1795-1865 British Herring, born in London in 1795, was the son of a London merchant of Dutch parentage, who had been born overseas in America. The first eighteen years of Herring life were spent in London, England, where his greatest interests were drawing and horses. In the year 1814, at the age of 18, he moved to Doncaster in the north of England, arriving in time to witness the Duke of Hamilton William win the St. Leger Stakes horserace. By 1815, Herring had married Ann Harris; his sons John Frederick Herring, Jr., Charles Herring, and Benjamin Herring were all to become artists, while his two daughters, Ann and Emma, both married painters. In Doncaster, England, Herring was employed as a painter of inn signs and coach insignia on the sides of coaches, and his later contact with a firm owned by a Mr. Wood led to Herring subsequent employment as a night coach driver. Herring spent his spare time painting portraits of horses for inn parlors, and he became known as the artist coachman (at the time). Herring talent was recognized by wealthy customers, and he began painting hunters and racehorses for the gentry. In 1830, John Frederick Herring, Senior left Doncaster for Newmarket, England, where he spent three years before moving to London, England. During this time, Herring might have received tuition from Abraham Cooper. In London, Herring experienced financial difficulties and was given financial assistance by W. T. Copeland, who commissioned many paintings, including some designs used for the Copeland Spode bone china. In 1840-1841, Herring visited Paris, painting several pictures, on the invitation of the Duc d Orleans (the Duke of Orleans), son of the French King Louis-Phillipe. In 1845, Herring was appointed Animal Painter to HRH the Duchess of Kent, followed by a subsequent commission from the ruling Queen Victoria, who remained a patron for the rest of his life. In 1853, Herring moved to rural Kent in the southeast of England and stopped painting horse portraits. He spent the last 12 years of his life at Meopham Park near Tonbridge, where he lived as a country squire. He then broadened his subject matter by painting agricultural scenes and narrative pictures, as well as his better known sporting works of hunting, racing and shooting. A highly successful and prolific artist, Herring ranks along with Sir Edwin Landseer as one of the more eminent animal painters of mid-nineteenth (19th) century Europe. The paintings of Herring were very popular, and many were engraved, including his 33 winners of the St. Leger and his 21 winners of the Derby. Herring exhibited at the Royal Academy from 1818-1865, at the British Institution from 1830-1865, and at the Society of British Artists in 1836-1852, where Herring became Vice-President in 1842. Herring created hundreds of paintings which were acknowledged during his lifetime.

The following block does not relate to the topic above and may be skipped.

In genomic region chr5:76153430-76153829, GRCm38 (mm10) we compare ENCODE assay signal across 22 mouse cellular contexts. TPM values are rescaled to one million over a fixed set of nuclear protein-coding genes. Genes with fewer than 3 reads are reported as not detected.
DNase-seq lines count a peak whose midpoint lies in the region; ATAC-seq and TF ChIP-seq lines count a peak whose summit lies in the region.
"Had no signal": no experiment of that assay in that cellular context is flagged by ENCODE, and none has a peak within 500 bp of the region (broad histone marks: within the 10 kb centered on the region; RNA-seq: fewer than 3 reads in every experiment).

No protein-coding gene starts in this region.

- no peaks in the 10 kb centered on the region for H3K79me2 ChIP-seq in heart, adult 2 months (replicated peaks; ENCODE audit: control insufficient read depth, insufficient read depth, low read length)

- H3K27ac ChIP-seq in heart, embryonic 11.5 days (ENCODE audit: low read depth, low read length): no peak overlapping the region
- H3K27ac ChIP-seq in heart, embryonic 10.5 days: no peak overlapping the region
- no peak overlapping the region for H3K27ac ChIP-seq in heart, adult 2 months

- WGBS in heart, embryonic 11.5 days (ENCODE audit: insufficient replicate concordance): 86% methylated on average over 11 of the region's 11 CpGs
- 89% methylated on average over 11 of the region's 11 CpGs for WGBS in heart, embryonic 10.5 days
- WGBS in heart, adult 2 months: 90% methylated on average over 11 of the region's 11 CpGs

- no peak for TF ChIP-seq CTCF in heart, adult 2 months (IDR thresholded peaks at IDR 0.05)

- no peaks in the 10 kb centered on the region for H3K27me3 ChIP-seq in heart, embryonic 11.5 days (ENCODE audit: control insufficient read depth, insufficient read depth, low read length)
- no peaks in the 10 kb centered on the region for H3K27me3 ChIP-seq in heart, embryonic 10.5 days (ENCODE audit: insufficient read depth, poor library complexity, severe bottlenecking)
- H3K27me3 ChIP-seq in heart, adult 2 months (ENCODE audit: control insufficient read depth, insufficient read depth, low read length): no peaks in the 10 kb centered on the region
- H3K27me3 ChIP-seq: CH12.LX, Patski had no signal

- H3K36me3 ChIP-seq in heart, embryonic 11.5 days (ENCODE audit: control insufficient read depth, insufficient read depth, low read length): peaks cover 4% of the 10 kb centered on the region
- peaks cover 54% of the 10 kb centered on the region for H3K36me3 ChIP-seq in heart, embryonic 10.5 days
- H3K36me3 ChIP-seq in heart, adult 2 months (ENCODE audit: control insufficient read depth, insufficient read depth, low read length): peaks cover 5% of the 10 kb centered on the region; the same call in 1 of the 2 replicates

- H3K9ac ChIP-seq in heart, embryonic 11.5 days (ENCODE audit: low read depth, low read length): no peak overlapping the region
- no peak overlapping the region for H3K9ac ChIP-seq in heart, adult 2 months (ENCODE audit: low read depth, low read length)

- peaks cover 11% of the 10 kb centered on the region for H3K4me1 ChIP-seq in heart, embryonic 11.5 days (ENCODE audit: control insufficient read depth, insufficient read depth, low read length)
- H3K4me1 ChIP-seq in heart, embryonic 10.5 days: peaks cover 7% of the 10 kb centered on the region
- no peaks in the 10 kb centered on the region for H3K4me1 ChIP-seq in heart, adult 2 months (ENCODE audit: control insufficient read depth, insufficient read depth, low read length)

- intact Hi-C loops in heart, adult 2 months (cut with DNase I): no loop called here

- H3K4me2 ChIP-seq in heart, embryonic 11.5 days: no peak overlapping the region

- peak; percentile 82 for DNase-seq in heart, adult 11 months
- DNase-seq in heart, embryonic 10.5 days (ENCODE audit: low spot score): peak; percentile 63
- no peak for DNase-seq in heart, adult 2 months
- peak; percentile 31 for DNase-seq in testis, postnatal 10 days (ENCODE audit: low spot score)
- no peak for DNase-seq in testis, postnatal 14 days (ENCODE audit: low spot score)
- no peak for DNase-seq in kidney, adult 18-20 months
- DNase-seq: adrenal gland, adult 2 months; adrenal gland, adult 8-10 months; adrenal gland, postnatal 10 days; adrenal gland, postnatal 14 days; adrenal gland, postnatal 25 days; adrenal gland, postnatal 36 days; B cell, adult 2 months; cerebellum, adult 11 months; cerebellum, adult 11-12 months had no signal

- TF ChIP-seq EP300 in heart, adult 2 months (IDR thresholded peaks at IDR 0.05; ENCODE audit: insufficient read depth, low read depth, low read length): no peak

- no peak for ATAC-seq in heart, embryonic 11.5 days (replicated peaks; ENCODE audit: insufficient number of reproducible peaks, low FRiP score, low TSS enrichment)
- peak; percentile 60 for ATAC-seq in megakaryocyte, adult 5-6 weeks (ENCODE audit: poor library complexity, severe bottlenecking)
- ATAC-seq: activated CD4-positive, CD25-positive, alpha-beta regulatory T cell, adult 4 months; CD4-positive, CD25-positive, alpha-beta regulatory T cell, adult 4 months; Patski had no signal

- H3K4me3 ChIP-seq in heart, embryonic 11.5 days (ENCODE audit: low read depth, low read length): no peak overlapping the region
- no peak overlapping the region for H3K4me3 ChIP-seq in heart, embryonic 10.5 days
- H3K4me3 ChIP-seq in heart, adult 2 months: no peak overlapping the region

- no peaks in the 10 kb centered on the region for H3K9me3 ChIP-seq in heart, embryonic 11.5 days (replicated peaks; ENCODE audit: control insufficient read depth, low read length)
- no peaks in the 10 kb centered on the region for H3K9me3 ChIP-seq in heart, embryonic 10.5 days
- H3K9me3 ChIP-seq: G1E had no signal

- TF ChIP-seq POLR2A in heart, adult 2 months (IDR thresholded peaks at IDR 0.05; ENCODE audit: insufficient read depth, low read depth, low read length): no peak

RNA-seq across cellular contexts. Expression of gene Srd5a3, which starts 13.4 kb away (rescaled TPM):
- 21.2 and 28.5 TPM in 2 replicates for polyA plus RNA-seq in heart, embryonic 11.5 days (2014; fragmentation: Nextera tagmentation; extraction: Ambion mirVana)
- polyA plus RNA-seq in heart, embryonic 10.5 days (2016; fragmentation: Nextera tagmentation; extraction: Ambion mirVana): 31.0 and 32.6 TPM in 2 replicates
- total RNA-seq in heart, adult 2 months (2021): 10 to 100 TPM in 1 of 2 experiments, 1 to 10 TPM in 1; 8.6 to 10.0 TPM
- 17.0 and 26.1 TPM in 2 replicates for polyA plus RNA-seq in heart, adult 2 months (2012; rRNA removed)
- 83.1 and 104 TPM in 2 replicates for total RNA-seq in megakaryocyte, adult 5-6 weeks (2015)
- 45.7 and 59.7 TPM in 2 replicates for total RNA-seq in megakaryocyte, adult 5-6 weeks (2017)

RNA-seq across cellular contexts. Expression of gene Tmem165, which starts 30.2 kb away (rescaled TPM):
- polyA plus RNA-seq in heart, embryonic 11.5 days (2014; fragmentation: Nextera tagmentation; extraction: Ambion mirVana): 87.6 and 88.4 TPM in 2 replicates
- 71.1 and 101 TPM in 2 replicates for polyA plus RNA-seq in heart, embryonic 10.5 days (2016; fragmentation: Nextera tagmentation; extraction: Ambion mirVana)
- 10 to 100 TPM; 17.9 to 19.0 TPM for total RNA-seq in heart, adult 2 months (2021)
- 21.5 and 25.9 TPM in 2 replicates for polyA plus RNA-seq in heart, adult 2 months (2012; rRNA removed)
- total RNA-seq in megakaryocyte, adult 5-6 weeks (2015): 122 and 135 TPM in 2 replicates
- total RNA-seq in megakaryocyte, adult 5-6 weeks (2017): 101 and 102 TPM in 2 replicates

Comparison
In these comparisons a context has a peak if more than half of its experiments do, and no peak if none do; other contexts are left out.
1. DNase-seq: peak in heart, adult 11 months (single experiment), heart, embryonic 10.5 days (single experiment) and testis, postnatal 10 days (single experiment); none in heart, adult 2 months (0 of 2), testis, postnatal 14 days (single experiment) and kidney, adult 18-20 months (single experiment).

Jessie Willcox Smith